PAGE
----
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Netscape takes analysts' lumps

In announcing a larger loss and its first job cuts, Netscape is "up to its eyeballs in alligators," as the company's CEO Jim Barksdale might put it.

More than a year ago, Netscape Communications (NSCP) laid out a bold strategy to focus on the enterprise software market, largely because Microsoft was cutting into the business of its flagship product, the Navigator browser.

Now, having announced a wider-than-expected quarterly loss and its first round of job cuts, See special coverage: Netscape's sea change Netscape is "up to its eyeballs in alligators," as the company's plain-spoken chief executive Jim Barksdale might put it.

Not only is Netscape suffering from a drop in standalone client revenue, but also it is seeing slower-than-expected growth in enterprise sales and support revenue, leaving the company short of its goal for the fourth quarter, Barksdale said today. The company's stock hit a new 52-week low of 16-7/8 today, down from more than 80 two years ago.

Many analysts are disappointed. "They're losing share to Microsoft and are in a difficult transition period," said Charles Drummond, an analyst with Waldron and Company. "I'm maintaining my 'hold' recommendation on the stock until further notice."

Added David Locke, analyst with Volpe, Brown, and Whelan: "The company's been at a crossroads a while, since they did the whole restructuring of their product line. Clearly, they haven't negotiated that very well to date."

But Netscape executives remain optimistic, and the company still has fans on Wall Street who think the company should not be expected to reshape its entire business strategy in "Internet time" even though it is an Internet company.

Daniel Rimer, an analyst for Hambrecht and Quist, still has a "buy" recommendation on the stock. He said today that he hadn't finished his analysis since today's conference call on earnings and withheld any further comment.

Barksdale said the company's previously announced cost-cutting and plans to sharpen its focus on the enterprise market will make the company "well positioned" to return to profitability in 1998, but he did not indicate when. Netscape said its acquisitions of Actra Business Systems and Kiva Software also will help bolster its product line.

Barksdale and the rest of Netscape's top management remains popular on Wall Street, even among the most bearish analysts. As Locke put it: "They've clearly got a top-notch management team."

For his part, Barksdale was approached by AT&T to be the chief executive of the $51 billion-a-year phone giant earlier this year, and his symbolic gesture to bring home only $1 in salary in 1997 (excluding stock compensation) won him widespread praise.

But Barksdale and executive vice presidents Marc Andreessen, Eric Hahn, and Mike Homer have their work cut out for them. They must beat back Microsoft and continue to diversify the company's revenue base--once dominated by Navigator.

In the third quarter of last year, 18 percent of Netscape's revenue came from client software, 54 percent from server software, and the remaining 28 percent came from its Web site and other services. However, the diversification strategy is tricky to execute, because the company risks confusing its customers along the way.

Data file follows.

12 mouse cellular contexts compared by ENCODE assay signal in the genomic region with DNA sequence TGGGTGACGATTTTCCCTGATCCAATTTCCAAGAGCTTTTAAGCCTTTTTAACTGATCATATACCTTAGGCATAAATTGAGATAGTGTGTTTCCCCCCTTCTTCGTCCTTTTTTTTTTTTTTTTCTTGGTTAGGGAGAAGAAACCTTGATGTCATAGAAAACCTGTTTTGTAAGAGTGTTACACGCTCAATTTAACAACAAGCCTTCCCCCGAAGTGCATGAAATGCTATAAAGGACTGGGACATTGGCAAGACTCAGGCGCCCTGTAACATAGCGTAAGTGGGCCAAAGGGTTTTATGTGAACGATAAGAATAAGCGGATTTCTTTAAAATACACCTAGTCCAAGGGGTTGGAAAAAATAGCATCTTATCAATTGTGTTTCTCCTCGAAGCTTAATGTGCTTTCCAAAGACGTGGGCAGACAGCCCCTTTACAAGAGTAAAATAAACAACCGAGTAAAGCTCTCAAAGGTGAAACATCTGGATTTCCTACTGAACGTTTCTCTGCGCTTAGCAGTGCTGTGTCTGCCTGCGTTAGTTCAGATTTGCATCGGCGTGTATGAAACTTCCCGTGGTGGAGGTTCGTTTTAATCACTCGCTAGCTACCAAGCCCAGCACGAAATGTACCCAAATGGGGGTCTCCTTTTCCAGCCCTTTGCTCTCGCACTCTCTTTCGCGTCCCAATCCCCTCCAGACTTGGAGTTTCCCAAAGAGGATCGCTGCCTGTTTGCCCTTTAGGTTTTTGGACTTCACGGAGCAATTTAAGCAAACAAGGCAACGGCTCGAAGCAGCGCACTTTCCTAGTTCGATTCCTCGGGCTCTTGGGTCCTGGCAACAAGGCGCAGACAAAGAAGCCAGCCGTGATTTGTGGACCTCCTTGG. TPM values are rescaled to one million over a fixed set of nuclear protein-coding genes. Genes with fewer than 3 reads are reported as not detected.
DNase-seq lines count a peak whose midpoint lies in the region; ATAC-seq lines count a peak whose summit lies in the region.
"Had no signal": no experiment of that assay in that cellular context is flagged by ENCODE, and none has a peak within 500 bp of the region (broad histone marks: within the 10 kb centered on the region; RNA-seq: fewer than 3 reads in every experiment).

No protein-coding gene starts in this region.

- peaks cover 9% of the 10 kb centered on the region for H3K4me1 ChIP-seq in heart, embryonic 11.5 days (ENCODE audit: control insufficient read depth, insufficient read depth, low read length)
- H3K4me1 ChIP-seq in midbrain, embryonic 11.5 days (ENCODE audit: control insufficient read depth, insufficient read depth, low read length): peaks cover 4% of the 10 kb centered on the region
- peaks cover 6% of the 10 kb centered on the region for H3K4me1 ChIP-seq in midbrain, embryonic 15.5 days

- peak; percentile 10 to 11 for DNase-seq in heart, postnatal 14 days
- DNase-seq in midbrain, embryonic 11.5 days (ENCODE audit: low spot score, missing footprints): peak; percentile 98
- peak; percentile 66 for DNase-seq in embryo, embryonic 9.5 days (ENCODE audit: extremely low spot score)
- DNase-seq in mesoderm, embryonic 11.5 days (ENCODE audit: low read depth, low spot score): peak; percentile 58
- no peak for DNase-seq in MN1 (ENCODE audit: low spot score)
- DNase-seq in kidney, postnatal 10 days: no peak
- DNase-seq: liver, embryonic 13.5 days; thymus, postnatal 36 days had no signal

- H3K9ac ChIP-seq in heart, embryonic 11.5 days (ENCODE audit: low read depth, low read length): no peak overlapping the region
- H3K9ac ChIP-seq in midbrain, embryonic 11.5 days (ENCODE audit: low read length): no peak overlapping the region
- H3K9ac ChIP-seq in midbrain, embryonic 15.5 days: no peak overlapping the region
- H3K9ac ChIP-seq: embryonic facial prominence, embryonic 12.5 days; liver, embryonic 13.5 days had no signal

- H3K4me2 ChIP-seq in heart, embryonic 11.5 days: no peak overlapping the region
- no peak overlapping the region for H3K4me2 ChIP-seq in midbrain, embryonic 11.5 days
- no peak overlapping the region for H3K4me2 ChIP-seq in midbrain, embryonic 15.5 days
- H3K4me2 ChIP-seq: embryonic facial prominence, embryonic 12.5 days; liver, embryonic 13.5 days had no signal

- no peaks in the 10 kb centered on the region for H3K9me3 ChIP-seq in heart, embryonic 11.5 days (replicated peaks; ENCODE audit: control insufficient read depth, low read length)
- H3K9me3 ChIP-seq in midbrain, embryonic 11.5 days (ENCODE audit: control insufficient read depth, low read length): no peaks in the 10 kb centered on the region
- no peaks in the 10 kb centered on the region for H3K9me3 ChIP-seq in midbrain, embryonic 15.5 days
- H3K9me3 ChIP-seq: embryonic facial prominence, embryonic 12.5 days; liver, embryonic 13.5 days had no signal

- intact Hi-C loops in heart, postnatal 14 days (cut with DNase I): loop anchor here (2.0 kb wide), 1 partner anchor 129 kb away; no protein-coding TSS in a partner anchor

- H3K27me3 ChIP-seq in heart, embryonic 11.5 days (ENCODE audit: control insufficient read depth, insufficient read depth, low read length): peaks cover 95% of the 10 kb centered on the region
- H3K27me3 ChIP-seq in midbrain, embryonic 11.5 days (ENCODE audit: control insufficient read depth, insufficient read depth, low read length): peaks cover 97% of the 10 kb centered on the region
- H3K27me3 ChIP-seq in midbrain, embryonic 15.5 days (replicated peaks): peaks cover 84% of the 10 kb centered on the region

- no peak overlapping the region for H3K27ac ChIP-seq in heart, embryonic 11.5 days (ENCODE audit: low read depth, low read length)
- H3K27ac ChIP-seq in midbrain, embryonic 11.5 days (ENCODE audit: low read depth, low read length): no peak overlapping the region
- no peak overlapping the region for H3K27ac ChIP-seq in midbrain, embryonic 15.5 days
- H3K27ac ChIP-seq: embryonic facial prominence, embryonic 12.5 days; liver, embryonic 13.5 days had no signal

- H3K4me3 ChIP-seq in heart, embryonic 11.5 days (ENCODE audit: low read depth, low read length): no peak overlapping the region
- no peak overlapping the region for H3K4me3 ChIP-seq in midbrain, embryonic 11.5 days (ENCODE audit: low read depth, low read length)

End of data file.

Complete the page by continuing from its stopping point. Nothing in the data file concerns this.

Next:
"To some extent, the marketing message may have been confusing to users because Netscape was throwing too much at them," said Locke. "Just as soon as you get used to intranets, a bunch of people come along yelling 'extranet.' Then there's the whole push thing," which hasn't materialized.

A deeper concern to some analysts is a possible decline in what they call "per-seat" pricing of Netscape's enterprise software, fueled by competition from Microsoft and Lotus. That refers to the price that Netscape can get for each "seat" in the workplace that uses its products. The risk is that the products become more like commodities--not priced for free like browsers but still lower than Netscape would like.

The company also faces competition in its other endeavor: generating revenue from its Web site. Last fall, Netscape launched Netcenter, which it bills as a full-fledged online service featuring news, e-commerce, and instant messenging, among other features. Sources say free email is another possibility. Analysts are impressed with the company's efforts in this area, but Netscape faces stiff competition not only from Microsoft but also from Yahoo, Excite, and America Online.

Last week, Netscape announced another bold step: giving away its browser as well as the source code for the next generation of its Communicator suite. The idea is to match Microsoft's plan for developers to use the underlying browser "engine" to power third-party applications.

"This is a great move," said David Smith, vice president of Internet strategies at research firm the Gartner Group. "But the whole effort would have been received so much better a couple of months ago."

Despite Netscape's woes, many analysts and workers remain confident that the company can bounce back, largely because of Barksdale's leadership. And what's his philosophy? "Do or do not; there is no try," he writes in a recent column, borrowing a phrase from Yoda of the Star Wars trilogy.